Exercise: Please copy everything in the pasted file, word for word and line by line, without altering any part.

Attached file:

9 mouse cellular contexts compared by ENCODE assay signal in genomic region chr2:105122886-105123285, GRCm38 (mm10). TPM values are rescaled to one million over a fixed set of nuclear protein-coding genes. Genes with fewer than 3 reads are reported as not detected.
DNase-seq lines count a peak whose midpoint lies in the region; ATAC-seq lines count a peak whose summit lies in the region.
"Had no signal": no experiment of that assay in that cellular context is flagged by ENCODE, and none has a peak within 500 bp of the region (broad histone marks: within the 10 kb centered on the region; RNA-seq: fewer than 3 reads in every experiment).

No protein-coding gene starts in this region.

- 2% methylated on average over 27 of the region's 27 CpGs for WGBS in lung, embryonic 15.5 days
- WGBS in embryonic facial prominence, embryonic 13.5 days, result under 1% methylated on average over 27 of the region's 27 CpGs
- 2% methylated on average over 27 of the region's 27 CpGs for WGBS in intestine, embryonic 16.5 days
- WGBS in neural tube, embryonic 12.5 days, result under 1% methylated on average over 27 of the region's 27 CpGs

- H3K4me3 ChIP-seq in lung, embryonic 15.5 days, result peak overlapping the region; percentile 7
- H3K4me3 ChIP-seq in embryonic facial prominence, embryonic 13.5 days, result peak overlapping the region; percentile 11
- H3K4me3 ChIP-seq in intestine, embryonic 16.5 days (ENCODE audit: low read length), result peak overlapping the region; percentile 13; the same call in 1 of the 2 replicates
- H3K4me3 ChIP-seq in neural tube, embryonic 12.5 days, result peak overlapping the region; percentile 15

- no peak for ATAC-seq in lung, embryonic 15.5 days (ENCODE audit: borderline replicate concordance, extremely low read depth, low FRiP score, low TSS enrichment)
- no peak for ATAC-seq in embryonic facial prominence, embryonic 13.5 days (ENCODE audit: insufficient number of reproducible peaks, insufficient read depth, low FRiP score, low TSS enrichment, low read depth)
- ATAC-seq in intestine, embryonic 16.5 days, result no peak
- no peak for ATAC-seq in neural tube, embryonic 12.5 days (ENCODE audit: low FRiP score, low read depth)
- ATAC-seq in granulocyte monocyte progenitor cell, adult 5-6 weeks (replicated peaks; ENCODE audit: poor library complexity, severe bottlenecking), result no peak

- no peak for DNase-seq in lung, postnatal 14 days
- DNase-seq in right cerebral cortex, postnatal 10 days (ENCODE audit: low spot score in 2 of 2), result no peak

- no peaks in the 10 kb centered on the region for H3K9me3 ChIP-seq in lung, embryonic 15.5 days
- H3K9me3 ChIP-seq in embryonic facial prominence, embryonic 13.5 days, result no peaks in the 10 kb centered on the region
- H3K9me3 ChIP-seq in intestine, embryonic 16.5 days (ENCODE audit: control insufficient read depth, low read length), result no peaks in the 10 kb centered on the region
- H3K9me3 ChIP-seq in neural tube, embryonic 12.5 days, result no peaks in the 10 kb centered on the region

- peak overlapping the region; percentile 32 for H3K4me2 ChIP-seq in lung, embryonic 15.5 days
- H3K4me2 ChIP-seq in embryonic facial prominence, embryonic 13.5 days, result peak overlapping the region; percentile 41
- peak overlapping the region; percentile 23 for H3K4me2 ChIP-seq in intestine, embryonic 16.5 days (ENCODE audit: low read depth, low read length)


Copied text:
9 mouse cellular contexts compared by ENCODE assay signal in genomic region chr2:105122886-105123285, GRCm38 (mm10). TPM values are rescaled to one million over a fixed set of nuclear protein-coding genes. Genes with fewer than 3 reads are reported as not detected.
DNase-seq lines count a peak whose midpoint lies in the region; ATAC-seq lines count a peak whose summit lies in the region.
"Had no signal": no experiment of that assay in that cellular context is flagged by ENCODE, and none has a peak within 500 bp of the region (broad histone marks: within the 10 kb centered on the region; RNA-seq: fewer than 3 reads in every experiment).

No protein-coding gene starts in this region.

- 2% methylated on average over 27 of the region's 27 CpGs for WGBS in lung, embryonic 15.5 days
- WGBS in embryonic facial prominence, embryonic 13.5 days, result under 1% methylated on average over 27 of the region's 27 CpGs
- 2% methylated on average over 27 of the region's 27 CpGs for WGBS in intestine, embryonic 16.5 days
- WGBS in neural tube, embryonic 12.5 days, result under 1% methylated on average over 27 of the region's 27 CpGs

- H3K4me3 ChIP-seq in lung, embryonic 15.5 days, result peak overlapping the region; percentile 7
- H3K4me3 ChIP-seq in embryonic facial prominence, embryonic 13.5 days, result peak overlapping the region; percentile 11
- H3K4me3 ChIP-seq in intestine, embryonic 16.5 days (ENCODE audit: low read length), result peak overlapping the region; percentile 13; the same call in 1 of the 2 replicates
- H3K4me3 ChIP-seq in neural tube, embryonic 12.5 days, result peak overlapping the region; percentile 15

- no peak for ATAC-seq in lung, embryonic 15.5 days (ENCODE audit: borderline replicate concordance, extremely low read depth, low FRiP score, low TSS enrichment)
- no peak for ATAC-seq in embryonic facial prominence, embryonic 13.5 days (ENCODE audit: insufficient number of reproducible peaks, insufficient read depth, low FRiP score, low TSS enrichment, low read depth)
- ATAC-seq in intestine, embryonic 16.5 days, result no peak
- no peak for ATAC-seq in neural tube, embryonic 12.5 days (ENCODE audit: low FRiP score, low read depth)
- ATAC-seq in granulocyte monocyte progenitor cell, adult 5-6 weeks (replicated peaks; ENCODE audit: poor library complexity, severe bottlenecking), result no peak

- no peak for DNase-seq in lung, postnatal 14 days
- DNase-seq in right cerebral cortex, postnatal 10 days (ENCODE audit: low spot score in 2 of 2), result no peak

- no peaks in the 10 kb centered on the region for H3K9me3 ChIP-seq in lung, embryonic 15.5 days
- H3K9me3 ChIP-seq in embryonic facial prominence, embryonic 13.5 days, result no peaks in the 10 kb centered on the region
- H3K9me3 ChIP-seq in intestine, embryonic 16.5 days (ENCODE audit: control insufficient read depth, low read length), result no peaks in the 10 kb centered on the region
- H3K9me3 ChIP-seq in neural tube, embryonic 12.5 days, result no peaks in the 10 kb centered on the region

- peak overlapping the region; percentile 32 for H3K4me2 ChIP-seq in lung, embryonic 15.5 days
- H3K4me2 ChIP-seq in embryonic facial prominence, embryonic 13.5 days, result peak overlapping the region; percentile 41
- peak overlapping the region; percentile 23 for H3K4me2 ChIP-seq in intestine, embryonic 16.5 days (ENCODE audit: low read depth, low read length)